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Review: Altman provides elegant cinema banquet

"TEA at four. Dinner at eight. Murder at midnight."
As a subtitle for the Robert Altman movie Gosford Park, this sentence is slightly misleading because it gives the impression that you're about to watch a detective story. True, someone does get murdered in the film, even twice, but the crimes only serve the plot as a means to keep all the protagonists under one roof while they are being investigated. The real thrill in Gosford Park is not skullduggery but the interaction between the characters - the servants living below the stairs and the cream of society above.


KELLY Macdonald (left) and Dame Maggie Smith as Constance.
photo: Courtesy of Hollywood Classic Entertainment

Gosford Park

Running time: 137 min
Starring: Kristin Scott Thomas, Camilla Rutherford, Maggie Smith, Emily Watson, Richard E. Grant
Directed by: Robert Altman
Rating: 8 out of 10

"TEA at four. Dinner at eight. Murder at midnight."

As a subtitle for the Robert Altman movie Gosford Park, this sentence is slightly misleading because it gives the impression that you're about to watch a detective story. True, someone does get murdered in the film, even twice, but the crimes only serve the plot as a means to keep all the protagonists under one roof while they are being investigated. The real thrill in Gosford Park is not skullduggery but the interaction between the characters - the servants living below the stairs and the cream of society above.

Gosford Park initially comes on like an Agatha Christie story. An aristocratic couple, William and Sylvia McCordle, invite their relatives and acquaintances to a shooting party at their dazzling country estate. Unresolved family disputes, secret love affairs and personal antipathies between the different characters lead one to expect a catastrophic ending. Emotions run high not only among the noble guests but also among the butlers, cooks and maids.

With the complexity of the cast and the relations between characters, Gosford Park is rather overwhelming. For the first half of the movie the audience struggles to figure out who is who while a story is being told about people who don't seem to have anything in common, despite the fact their lives seem intimately interwoven.

Each of the guests, for example, has an alter ego in the film, one who is not necessarily a married partner. Servants reveal far more about the characters of their masters than their wives do, while apparent small talk in the dining room and the kitchen is freighted with far greater importance than the film's main speeches.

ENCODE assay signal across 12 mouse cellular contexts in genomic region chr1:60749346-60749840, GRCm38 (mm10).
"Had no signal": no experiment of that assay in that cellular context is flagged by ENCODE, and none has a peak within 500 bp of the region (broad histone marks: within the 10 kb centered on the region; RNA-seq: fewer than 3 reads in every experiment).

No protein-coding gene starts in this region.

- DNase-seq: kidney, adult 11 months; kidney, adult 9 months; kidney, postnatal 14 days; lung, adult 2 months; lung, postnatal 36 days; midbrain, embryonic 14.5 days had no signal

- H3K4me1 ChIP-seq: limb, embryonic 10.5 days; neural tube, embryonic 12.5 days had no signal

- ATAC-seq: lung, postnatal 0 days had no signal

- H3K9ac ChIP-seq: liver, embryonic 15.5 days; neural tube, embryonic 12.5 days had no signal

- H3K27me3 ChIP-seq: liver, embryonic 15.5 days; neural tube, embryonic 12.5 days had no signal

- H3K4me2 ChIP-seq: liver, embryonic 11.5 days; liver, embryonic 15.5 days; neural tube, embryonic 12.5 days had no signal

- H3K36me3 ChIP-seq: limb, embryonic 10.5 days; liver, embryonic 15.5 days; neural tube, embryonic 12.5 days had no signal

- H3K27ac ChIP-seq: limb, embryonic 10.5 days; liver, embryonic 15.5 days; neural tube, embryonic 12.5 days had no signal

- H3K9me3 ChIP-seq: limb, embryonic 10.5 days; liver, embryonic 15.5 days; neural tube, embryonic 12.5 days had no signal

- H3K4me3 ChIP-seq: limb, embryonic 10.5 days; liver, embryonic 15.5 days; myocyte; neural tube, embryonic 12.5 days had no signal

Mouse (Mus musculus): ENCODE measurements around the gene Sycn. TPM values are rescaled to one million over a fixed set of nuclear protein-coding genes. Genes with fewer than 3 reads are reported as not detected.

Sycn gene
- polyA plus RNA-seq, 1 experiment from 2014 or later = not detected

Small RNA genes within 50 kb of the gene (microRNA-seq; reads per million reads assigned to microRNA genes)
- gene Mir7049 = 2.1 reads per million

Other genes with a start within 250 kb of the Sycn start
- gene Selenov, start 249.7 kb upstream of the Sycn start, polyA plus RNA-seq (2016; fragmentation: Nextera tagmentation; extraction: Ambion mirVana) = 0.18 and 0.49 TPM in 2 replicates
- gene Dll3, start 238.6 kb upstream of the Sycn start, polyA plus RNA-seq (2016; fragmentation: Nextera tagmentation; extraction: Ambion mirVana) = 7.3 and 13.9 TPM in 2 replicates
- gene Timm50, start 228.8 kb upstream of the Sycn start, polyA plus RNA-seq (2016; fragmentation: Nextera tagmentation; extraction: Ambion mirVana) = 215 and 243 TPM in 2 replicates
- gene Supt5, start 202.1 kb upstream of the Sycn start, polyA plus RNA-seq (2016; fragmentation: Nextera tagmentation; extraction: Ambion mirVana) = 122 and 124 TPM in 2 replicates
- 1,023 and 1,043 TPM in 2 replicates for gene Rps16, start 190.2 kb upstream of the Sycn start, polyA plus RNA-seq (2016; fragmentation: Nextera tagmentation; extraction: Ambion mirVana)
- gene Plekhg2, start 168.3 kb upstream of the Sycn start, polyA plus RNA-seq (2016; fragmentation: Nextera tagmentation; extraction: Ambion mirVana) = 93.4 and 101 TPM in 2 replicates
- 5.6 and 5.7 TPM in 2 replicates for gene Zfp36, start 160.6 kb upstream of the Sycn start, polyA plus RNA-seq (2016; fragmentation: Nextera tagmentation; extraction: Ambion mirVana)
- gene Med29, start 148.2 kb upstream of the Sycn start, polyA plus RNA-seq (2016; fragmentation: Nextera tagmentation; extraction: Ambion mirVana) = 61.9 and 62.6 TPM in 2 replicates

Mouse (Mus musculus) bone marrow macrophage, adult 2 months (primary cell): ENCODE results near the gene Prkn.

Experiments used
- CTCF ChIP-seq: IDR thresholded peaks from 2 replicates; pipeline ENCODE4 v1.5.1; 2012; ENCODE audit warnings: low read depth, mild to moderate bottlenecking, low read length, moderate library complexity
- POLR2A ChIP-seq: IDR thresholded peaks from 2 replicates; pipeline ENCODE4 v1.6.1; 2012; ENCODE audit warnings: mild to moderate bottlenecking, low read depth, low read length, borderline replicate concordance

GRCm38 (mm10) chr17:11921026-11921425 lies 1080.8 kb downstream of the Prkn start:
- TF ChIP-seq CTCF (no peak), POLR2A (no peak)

The ensemble Altman gathered at Gosford Park includes upcoming stars and established actors, most of them with a background in theatre, and several of whom are members of the Royal Shakespeare company.

Mrs McCordle's conservative aunt Constance is played by Dame Maggie Smith, who starred in Sister Act. Kelly Macdonald, whom you might remember as the beautiful schoolgirl from Trainspotting, is Constance's young maidservant and one of the few people who can see through the murder mystery.

The most remarkable performance is delivered by Emily Watson, who made her debut in Lars von Trier's Breaking the Waves and is proving her talent again. She plays the maidservant Elsie who has an affair with her employer and later speaks in his defence, thereby crossing the invisible border between the upstairs and the downstairs world.

The setting for the drama is the elegant 1930's, allowing costume and set designers to wow audiences with their talents. The ladies are drop-dead gorgeous (especially Kristin Scott Thomas, who occupies the largest space on the film's official web site gallery), making you wonder how much time they must have spent on their hairdos and outfits.

The house itself could be considered as one of the film's main characters, because without its labyrinth of corridors and rooms, its opulent crystal chandeliers, china and silver, and the antique furniture, the story would lose some of its lustre.

A special bonus in Gosford Park is the Hollywood movie producer character who comes to England to observe the customs and manners of the upper class. Thanks to him, the film becomes a brilliant mockery of both the film industry and the love-hate relationship between the British and the Americans.

Gosford Park is not for cinema-goers looking for fast-food entertainment - it's just too complex, and the nourishment requires patience and a certain attention span. But if you have the time and energy, this film is one of the better crafted works of cinema art you will see this year.

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